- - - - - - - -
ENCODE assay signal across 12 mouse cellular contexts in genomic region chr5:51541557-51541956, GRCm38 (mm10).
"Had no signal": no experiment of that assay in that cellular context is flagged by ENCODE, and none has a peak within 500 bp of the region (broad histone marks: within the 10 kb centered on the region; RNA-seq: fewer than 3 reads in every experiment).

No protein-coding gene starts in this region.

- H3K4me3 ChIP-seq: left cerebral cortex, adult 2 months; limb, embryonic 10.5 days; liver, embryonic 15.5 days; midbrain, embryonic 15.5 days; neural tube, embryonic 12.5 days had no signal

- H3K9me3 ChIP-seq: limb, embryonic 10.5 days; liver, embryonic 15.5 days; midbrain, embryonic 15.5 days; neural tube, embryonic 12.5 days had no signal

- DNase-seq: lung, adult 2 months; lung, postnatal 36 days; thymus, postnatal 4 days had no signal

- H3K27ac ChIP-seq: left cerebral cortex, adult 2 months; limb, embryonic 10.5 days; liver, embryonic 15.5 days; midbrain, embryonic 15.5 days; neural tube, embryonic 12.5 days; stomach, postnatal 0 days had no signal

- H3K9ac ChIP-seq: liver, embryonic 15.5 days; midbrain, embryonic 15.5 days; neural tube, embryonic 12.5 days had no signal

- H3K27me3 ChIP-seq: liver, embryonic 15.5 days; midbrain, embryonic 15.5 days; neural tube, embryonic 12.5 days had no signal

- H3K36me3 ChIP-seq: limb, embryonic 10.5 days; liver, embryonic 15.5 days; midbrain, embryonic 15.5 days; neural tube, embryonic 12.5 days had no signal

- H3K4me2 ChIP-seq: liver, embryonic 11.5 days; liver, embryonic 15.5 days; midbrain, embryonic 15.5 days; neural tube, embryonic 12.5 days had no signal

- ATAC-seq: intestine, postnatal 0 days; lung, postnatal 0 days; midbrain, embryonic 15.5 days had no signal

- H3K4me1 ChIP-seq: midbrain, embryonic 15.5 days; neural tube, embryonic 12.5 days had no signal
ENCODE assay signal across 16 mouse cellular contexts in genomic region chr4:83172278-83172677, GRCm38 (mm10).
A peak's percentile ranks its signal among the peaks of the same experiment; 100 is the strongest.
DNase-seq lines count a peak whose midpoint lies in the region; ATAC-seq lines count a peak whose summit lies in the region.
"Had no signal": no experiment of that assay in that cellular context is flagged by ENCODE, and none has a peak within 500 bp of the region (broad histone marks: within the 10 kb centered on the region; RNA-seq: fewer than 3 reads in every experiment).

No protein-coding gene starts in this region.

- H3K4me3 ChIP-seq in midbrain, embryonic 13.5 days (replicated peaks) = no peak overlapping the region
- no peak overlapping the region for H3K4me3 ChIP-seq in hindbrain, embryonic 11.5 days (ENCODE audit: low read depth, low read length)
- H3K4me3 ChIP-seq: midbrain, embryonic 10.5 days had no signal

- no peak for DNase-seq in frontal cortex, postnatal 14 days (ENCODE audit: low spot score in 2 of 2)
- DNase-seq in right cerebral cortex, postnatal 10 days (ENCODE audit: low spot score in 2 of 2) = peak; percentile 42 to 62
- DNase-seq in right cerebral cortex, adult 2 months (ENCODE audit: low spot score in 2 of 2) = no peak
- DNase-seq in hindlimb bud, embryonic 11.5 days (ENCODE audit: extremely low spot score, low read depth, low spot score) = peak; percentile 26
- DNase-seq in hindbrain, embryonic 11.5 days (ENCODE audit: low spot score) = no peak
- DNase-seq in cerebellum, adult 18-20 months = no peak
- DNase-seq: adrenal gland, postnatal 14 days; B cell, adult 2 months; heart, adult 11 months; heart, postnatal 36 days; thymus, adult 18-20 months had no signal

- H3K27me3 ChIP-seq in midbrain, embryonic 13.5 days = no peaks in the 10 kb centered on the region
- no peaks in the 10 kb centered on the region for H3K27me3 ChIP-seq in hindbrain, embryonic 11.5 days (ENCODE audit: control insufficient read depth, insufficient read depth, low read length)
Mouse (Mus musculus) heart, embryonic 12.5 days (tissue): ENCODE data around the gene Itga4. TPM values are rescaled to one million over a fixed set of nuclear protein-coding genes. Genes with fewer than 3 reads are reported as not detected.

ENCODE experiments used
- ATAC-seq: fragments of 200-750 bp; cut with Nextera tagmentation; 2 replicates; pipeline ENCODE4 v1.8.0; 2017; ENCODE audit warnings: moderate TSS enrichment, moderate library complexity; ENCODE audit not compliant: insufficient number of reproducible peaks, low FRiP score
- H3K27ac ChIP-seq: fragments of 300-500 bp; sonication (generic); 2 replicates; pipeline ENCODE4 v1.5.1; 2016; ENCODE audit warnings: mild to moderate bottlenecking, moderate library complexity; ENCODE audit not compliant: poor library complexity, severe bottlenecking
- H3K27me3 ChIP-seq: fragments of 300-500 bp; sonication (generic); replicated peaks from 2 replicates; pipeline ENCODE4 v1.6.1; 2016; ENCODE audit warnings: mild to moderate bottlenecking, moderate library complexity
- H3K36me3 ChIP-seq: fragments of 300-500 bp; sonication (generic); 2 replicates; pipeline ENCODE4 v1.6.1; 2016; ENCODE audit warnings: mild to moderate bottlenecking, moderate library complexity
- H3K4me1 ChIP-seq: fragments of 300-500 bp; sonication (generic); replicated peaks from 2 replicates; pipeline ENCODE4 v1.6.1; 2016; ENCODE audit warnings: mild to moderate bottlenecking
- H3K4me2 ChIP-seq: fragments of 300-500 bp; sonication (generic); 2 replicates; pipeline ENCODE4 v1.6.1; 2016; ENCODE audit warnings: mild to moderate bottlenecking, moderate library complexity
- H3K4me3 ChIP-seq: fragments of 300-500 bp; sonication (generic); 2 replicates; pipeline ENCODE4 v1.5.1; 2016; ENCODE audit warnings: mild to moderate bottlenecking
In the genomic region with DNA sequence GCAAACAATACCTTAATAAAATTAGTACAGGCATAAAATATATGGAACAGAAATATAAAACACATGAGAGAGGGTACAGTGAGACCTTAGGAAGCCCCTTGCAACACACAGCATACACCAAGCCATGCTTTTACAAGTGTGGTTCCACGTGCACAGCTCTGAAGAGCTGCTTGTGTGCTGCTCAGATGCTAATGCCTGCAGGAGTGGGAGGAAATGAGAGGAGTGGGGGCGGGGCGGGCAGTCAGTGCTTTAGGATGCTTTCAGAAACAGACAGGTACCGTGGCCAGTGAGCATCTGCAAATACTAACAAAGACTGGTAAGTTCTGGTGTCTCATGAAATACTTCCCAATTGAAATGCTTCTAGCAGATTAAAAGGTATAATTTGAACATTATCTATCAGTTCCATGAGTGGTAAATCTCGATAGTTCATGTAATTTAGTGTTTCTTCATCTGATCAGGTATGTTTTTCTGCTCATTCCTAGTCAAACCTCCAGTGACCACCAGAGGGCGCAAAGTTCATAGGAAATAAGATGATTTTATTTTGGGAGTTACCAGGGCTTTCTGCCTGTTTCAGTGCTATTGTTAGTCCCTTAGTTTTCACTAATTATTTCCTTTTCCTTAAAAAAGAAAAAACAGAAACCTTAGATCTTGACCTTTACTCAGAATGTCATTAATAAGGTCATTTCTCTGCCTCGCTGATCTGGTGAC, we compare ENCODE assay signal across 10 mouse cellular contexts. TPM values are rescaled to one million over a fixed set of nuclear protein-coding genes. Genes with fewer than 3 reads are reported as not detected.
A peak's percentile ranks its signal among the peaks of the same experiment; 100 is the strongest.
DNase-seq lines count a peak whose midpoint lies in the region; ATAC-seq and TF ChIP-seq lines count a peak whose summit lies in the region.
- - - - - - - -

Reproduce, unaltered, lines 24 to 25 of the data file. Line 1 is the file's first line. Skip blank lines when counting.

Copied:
- DNase-seq in right cerebral cortex, adult 2 months (ENCODE audit: low spot score in 2 of 2) = no peak
- DNase-seq in hindlimb bud, embryonic 11.5 days (ENCODE audit: extremely low spot score, low read depth, low spot score) = peak; percentile 26